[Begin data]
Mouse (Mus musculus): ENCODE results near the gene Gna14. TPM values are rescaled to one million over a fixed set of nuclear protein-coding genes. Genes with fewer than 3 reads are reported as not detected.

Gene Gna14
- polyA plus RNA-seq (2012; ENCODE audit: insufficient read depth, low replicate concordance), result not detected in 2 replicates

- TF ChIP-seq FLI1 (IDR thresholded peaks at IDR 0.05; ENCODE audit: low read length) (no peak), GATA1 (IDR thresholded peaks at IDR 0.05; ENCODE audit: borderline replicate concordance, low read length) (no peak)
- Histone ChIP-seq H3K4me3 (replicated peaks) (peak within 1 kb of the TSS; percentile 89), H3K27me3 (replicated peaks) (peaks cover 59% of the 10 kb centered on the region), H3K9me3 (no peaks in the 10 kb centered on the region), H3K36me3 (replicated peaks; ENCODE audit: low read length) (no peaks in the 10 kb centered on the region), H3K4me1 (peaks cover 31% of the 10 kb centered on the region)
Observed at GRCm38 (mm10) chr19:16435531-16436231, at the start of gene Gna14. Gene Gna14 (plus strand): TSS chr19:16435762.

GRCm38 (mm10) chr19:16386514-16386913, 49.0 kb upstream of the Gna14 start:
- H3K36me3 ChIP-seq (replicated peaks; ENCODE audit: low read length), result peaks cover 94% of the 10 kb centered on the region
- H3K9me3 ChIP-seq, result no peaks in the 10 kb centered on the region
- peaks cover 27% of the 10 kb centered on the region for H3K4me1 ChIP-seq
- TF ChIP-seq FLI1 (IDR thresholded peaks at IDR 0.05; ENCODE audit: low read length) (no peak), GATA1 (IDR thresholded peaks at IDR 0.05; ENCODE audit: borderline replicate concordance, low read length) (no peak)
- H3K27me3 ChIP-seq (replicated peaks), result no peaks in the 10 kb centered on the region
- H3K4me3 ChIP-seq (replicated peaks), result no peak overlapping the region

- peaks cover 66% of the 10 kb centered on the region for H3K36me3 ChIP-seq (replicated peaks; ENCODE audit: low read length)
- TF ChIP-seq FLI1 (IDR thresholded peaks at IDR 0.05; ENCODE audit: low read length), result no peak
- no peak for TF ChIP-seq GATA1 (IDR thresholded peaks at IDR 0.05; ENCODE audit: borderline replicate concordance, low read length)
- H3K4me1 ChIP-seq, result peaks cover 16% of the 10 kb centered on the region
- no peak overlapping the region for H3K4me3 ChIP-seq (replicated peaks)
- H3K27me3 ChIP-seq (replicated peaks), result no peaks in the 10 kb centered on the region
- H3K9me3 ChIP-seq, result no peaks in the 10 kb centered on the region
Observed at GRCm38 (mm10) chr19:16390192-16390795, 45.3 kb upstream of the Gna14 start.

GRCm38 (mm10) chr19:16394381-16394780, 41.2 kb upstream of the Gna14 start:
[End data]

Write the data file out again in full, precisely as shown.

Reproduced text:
Mouse (Mus musculus): ENCODE results near the gene Gna14. TPM values are rescaled to one million over a fixed set of nuclear protein-coding genes. Genes with fewer than 3 reads are reported as not detected.

Gene Gna14
- polyA plus RNA-seq (2012; ENCODE audit: insufficient read depth, low replicate concordance), result not detected in 2 replicates

- TF ChIP-seq FLI1 (IDR thresholded peaks at IDR 0.05; ENCODE audit: low read length) (no peak), GATA1 (IDR thresholded peaks at IDR 0.05; ENCODE audit: borderline replicate concordance, low read length) (no peak)
- Histone ChIP-seq H3K4me3 (replicated peaks) (peak within 1 kb of the TSS; percentile 89), H3K27me3 (replicated peaks) (peaks cover 59% of the 10 kb centered on the region), H3K9me3 (no peaks in the 10 kb centered on the region), H3K36me3 (replicated peaks; ENCODE audit: low read length) (no peaks in the 10 kb centered on the region), H3K4me1 (peaks cover 31% of the 10 kb centered on the region)
Observed at GRCm38 (mm10) chr19:16435531-16436231, at the start of gene Gna14. Gene Gna14 (plus strand): TSS chr19:16435762.

GRCm38 (mm10) chr19:16386514-16386913, 49.0 kb upstream of the Gna14 start:
- H3K36me3 ChIP-seq (replicated peaks; ENCODE audit: low read length), result peaks cover 94% of the 10 kb centered on the region
- H3K9me3 ChIP-seq, result no peaks in the 10 kb centered on the region
- peaks cover 27% of the 10 kb centered on the region for H3K4me1 ChIP-seq
- TF ChIP-seq FLI1 (IDR thresholded peaks at IDR 0.05; ENCODE audit: low read length) (no peak), GATA1 (IDR thresholded peaks at IDR 0.05; ENCODE audit: borderline replicate concordance, low read length) (no peak)
- H3K27me3 ChIP-seq (replicated peaks), result no peaks in the 10 kb centered on the region
- H3K4me3 ChIP-seq (replicated peaks), result no peak overlapping the region

- peaks cover 66% of the 10 kb centered on the region for H3K36me3 ChIP-seq (replicated peaks; ENCODE audit: low read length)
- TF ChIP-seq FLI1 (IDR thresholded peaks at IDR 0.05; ENCODE audit: low read length), result no peak
- no peak for TF ChIP-seq GATA1 (IDR thresholded peaks at IDR 0.05; ENCODE audit: borderline replicate concordance, low read length)
- H3K4me1 ChIP-seq, result peaks cover 16% of the 10 kb centered on the region
- no peak overlapping the region for H3K4me3 ChIP-seq (replicated peaks)
- H3K27me3 ChIP-seq (replicated peaks), result no peaks in the 10 kb centered on the region
- H3K9me3 ChIP-seq, result no peaks in the 10 kb centered on the region
Observed at GRCm38 (mm10) chr19:16390192-16390795, 45.3 kb upstream of the Gna14 start.

GRCm38 (mm10) chr19:16394381-16394780, 41.2 kb upstream of the Gna14 start: